The first thing you notice about Toyota's hydrogen fuel cell SUV is that you hardly feel like you're driving. It's more like you're floating. When the engine kicks in, you don't get the jolt that you do with a car that runs on gasoline. It's not even like a typical hybrid, which starts you off on battery power before handing you off to the fossil-fuel engine.
Instead, the converted Highlander I drove to my dentist Friday morning was a hybrid of a different kind. A nickel-metal hydride battery still got the car moving from a standstill, but where an ordinary engine would sit under the hood, burning up dead dinosaurs, was an electric motor hooked up to four tanks holding 5 kilos of hydrogen gas.
Unlike with ordinary cars, the fuel isn't burned. It's passed through a membrane that turns the hydrogen gas into water — a process that draws on outside air to create electricity for the engine. Fuel cell technology sounds like science fiction. But it's coming very soon to the mass market: Hyundai has plans to introduce a commercial fuel cell vehicle as early as this year, and Toyota will debut its hydrogen-powered car in 2015.
I took the Highlander through the small, neighborhood streets of Northwest Washington, before dropping down into Rock Creek Park and opening up the throttle. In the tight spaces of Columbia Heights, the regenerative braking system seemed a little overeager, responding to a tap of the foot with more stopping power than I expected. Going up steep hills proved no problem, with the electric engine's steady hum providing a more genteel kind of feedback than a combustion engine's aggressive roar.
Instead of a tachometer on the left side of the instrument panel, there's an electricity meter that tells you how much power you're drawing. It's a little hard to grasp, because unlike a typical engine, there's no optimal RPM range.
Complementing that is a screen-based chart that tells you how efficient your energy usage is. This will be familiar to anyone who's driven an ordinary hybrid.
Fuel economy obsessives will find lots to like about this car. On a full tank, the Highlander has a range of 300 or 400 miles, according to Chris Santucci, the Toyota engineer sitting in the passenger seat beside me. Filling up takes about five minutes — not much longer than your typical vehicle — but you can go much farther than even today's best hybrids. The Toyota Prius gets about 50 miles to the gallon; the Highlander gas-electric hybrid gets about 27 under optimal conditions. The hydrogen-based Highlander? Sixty miles per gallon.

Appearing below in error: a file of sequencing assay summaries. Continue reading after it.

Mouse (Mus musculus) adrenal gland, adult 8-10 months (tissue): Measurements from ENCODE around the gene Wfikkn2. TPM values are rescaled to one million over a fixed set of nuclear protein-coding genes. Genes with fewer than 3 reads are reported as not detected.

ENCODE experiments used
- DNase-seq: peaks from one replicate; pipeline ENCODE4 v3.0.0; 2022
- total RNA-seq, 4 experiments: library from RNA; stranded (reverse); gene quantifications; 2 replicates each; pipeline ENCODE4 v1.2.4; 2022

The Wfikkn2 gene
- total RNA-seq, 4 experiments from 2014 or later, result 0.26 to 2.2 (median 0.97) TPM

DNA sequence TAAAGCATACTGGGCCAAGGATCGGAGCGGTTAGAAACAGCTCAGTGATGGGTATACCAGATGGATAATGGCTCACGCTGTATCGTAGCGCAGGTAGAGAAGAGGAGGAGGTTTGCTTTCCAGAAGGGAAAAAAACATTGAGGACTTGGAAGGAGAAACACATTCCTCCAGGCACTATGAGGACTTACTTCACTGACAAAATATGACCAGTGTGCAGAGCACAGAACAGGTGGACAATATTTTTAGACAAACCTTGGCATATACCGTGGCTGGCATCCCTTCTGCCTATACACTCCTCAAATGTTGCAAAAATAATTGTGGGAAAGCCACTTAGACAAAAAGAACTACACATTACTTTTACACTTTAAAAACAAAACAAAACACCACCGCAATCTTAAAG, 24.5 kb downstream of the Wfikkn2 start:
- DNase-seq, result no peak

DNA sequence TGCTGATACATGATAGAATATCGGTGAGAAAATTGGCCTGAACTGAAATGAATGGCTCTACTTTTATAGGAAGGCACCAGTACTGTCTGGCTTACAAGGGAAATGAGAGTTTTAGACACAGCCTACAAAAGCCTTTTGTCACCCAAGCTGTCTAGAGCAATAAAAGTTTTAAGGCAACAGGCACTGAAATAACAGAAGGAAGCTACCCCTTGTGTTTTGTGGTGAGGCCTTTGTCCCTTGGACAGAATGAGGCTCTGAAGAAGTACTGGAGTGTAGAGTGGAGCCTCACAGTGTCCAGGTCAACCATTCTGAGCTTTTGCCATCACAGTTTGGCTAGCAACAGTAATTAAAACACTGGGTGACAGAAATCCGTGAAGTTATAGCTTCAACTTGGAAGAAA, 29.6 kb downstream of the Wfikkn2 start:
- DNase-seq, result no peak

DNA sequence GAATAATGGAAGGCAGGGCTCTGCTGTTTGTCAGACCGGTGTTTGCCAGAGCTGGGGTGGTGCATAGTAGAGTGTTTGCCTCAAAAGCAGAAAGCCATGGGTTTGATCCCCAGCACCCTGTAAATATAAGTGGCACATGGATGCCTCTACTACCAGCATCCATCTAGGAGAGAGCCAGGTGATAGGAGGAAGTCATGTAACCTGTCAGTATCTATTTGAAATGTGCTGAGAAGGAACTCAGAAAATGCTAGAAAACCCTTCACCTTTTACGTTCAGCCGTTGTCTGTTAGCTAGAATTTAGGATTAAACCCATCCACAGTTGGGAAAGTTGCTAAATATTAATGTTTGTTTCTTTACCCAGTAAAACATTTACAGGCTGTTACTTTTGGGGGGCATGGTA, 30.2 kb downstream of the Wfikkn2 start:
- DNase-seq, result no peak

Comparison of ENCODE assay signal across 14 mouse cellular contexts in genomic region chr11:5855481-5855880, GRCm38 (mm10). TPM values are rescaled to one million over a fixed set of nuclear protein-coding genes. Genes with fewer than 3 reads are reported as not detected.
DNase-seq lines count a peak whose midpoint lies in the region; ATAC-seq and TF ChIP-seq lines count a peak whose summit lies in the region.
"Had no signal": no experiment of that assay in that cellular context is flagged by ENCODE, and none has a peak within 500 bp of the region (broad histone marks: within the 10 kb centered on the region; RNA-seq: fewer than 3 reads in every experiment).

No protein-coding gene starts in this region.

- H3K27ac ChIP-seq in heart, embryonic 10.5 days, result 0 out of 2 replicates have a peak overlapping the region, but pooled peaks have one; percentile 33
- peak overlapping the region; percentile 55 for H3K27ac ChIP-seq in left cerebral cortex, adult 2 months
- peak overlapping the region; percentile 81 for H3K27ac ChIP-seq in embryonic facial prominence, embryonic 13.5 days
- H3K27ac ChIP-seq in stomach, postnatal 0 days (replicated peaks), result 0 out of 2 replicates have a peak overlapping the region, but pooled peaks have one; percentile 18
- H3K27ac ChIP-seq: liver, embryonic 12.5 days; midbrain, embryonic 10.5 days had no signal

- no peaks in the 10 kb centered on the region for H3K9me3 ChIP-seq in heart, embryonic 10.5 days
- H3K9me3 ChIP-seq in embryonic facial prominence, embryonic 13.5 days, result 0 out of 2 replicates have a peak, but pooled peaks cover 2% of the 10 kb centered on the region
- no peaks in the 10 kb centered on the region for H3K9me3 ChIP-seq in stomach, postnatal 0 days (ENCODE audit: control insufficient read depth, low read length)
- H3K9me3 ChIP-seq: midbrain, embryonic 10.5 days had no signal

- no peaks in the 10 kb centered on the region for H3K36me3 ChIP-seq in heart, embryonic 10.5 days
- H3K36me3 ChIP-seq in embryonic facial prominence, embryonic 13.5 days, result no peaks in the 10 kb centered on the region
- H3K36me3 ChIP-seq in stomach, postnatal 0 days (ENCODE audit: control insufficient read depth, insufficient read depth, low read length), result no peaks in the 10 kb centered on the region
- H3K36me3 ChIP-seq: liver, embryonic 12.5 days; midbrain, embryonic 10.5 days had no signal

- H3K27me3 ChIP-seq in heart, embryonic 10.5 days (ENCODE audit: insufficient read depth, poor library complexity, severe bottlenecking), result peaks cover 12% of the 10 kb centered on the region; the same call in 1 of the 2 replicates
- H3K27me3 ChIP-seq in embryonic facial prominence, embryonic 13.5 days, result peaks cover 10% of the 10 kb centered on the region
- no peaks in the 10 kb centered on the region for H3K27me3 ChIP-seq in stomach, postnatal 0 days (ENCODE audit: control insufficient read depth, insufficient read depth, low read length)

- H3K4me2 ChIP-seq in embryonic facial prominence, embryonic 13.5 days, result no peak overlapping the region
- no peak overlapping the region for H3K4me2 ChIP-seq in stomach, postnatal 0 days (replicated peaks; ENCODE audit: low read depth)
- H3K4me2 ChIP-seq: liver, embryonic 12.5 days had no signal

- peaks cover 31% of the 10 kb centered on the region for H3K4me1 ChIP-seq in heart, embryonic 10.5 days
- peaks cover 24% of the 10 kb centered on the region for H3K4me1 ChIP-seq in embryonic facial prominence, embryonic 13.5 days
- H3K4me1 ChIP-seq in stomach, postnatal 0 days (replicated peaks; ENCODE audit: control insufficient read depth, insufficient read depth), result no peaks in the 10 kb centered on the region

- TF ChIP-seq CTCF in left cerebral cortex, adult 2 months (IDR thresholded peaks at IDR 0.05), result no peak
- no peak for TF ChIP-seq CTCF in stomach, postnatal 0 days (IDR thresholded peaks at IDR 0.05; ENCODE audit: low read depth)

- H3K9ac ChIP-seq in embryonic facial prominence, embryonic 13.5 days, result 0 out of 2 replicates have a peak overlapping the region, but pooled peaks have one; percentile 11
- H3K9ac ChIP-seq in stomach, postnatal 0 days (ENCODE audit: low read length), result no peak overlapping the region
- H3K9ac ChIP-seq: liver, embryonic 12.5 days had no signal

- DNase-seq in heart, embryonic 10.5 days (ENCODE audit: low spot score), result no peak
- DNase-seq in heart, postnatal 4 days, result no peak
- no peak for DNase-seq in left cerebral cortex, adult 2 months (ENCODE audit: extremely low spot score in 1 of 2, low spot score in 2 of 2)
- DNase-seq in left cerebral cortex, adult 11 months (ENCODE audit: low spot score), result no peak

Of course, it doesn't matter how far you can go on a single tank if you have nowhere to refuel. As critics will point out, hydrogen vehicles are limited by the infrastructure that supports them. So far, California has been the most active in building hydrogen stations. There are nine available for public use right now around San Francisco and Los Angeles, with dozens more on the way. South Carolina is the only other state with a hydrogen refueling station, according to the Department of Energy.
Building a station takes just $1 million-$2 million, according to Santucci. So that's no problem. It's the gas that's expensive. Even in the Los Angeles area, it's priced as high as $5 a kilogram. Much of the cost is linked to transporting and storing the stuff in liquid form; unless the distribution point is relatively close to the pipeline, you're going to have to pay through the nose.
This is where the relative rarity of hydrogen cars — and their fuel economy — could become an advantage. Santucci told me that, at least at first, you might not even need all the infrastructure of a traditional gas station.
"Maybe you have a truck that has refueling nozzles on it, and you park it in one spot for a time," he said. "Try a couple spots in Northwest D.C. one week, and move it to the suburbs the next."
Here's one other thing that's hard to ignore. The rise of hydrogen vehicles like Toyota's new Highlander — whose price has not been announced — is also taking place at a time when Americans' appetite for driving is on the wane. It's not clear how fuel-cell vehicles fit into this trend, precisely; they could become a kind of transitional technology in this period, easing us off cars more generally. Or if demand for driving picks up again, they might take a greater share of the market.
Right now, though, the market share targets are very modest for hydrogen cars — around two-tenths of a percent for the foreseeable future, according to Santucci.
"Gasoline's going to be around for quite some time," he said.